Wyatt on Earth

by Marcia Glaze Wyatt, Ph.D.

Evolution of the Hypothesis

A Note to Reader:

The following story is one of how this stadium-wave idea evolved. The telling of that tale may be a source of encouragement for someone embarking on his or her own journey into the unknown. Regardless of whether or not the hypothesis stands the test of time, the unfolding of the stadium-wave idea, from seed to blossom, tells a story about not conforming and not giving up.

Evolution of the stadium-wave idea:

As with any work in science, many hands work to bring an idea to life. The stadium-wave hypothesis is no exception.  I first presented the stadium-wave hypothesis to my CU dissertation committee, circa 2008. This, after a year or two of the idea’s development. The response to my presentation was flat, at best.


You see; I had taken a path that I later realized was unorthodox. I did not follow someone else's lead. Returning to academe after a three-decade hiatus blinded me to rules of convention - i.e. fitting into the advisor's research niche. Not that I likely would have followed rules-of-convention at this stubborn age, even had I known they were there to follow, but I certainly discovered the perils of this approach - my first presentation to my committee being a stark example. But, my greatest blessing was to have been mentored by advisors who allowed me considerable independence. Of course, having such freedom comes with ample risk and no instruction manual, so going that route requires patience, no agenda, lots of time, luck, and good fortune. I certainly had the latter.

In the months to come, a paper caught my attention – Tsonis et al. 2007. Similarities in our ideas – climate as a network - seemed apparent. I contacted Dr. Tsonis of University of Wisconsin, Milwaukee. He listened. That spontaneous encounter launched a trail of discovery! The ‘wave’ came alive. Sergey Kravtsov, a UW colleague of Dr. Tsonis, and Dr. Tsonis  joined the CU dissertation team. I went through 'comps' successfully, and was off and running - finally! Sergey Kravtsov coached me remotely. He designed a rigorous statistical approach with which to document the signal,  and taught me the coding with which to do this. The CU-UW ‘merger’ involved years of work on the ‘wave’, ultimately resulting in the stadium wave’s debut in the literature (Climate Dynamics (online April 2011; published 2012) : Wyatt, Kravtsov, and Tsonis (2012)).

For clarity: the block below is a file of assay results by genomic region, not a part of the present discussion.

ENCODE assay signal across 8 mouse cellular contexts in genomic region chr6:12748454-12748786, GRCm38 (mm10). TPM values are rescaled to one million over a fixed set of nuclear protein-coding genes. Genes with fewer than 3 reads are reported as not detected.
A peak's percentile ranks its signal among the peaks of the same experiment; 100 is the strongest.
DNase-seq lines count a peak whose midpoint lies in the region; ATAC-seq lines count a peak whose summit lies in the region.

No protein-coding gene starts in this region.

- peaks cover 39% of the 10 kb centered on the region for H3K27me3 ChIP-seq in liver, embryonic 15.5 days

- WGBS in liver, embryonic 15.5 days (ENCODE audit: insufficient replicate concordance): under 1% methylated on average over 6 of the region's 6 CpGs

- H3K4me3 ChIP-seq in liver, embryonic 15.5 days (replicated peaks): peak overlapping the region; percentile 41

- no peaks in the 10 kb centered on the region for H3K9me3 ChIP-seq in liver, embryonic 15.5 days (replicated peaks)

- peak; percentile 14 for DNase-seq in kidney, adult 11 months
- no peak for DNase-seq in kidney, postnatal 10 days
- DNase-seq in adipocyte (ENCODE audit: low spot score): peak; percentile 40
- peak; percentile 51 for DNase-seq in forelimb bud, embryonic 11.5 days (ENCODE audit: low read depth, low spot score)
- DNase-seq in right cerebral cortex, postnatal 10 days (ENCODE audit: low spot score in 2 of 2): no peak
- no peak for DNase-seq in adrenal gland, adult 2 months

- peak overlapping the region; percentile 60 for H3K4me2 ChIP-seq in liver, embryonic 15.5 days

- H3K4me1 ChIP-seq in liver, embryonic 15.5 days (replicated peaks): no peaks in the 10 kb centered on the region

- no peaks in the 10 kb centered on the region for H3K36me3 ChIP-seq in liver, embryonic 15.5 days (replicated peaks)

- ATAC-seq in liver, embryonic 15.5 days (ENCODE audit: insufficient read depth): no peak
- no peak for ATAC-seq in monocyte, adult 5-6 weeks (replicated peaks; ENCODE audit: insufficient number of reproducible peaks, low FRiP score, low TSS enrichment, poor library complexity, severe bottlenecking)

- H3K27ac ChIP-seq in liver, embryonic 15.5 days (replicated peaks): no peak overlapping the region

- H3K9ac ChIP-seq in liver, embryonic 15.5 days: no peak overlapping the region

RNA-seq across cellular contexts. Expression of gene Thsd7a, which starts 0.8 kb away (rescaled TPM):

Work continued; this next step with John Peters. At the time John was a UW graduate student of Kravtsov. Together John and I worked to identify the stadium wave in indices reconstructed from model-generated data – John was the genius behind the Matlab coding.  This study was completed in mid-2011 and published through Springer (Wyatt and Peters 2012)).


The UW team diverted energy to other projects. I continued my stadium-wave investigations alone, expanding the stadium wave temporally (through proxy indices) and spatially - this latter step incorporating indices for Eurasian Arctic shelf sea ice and the Intertropical Convergence Zone.


In 2011, one of my co-advisors – Roger Pielke, Sr – brought to my attention a posting on Judith’s blog site regarding spatio-temporal chaos by Tomas Milanovic. It was a fascinating essay, the content of which seemed relevant to my work. I contacted Judy about it and about my work. She read my ‘project-under-construction’ and expressed interest. Fast forward several months. In January of 2012, Judy became the newest, and last, addition to my geographically diverse dissertation committee. She and I kept in touch on occasion. The expanded-stadium-wave study took final shape and was written up as chapter three of the Wyatt dissertation. Successful defense followed in early May, 2012.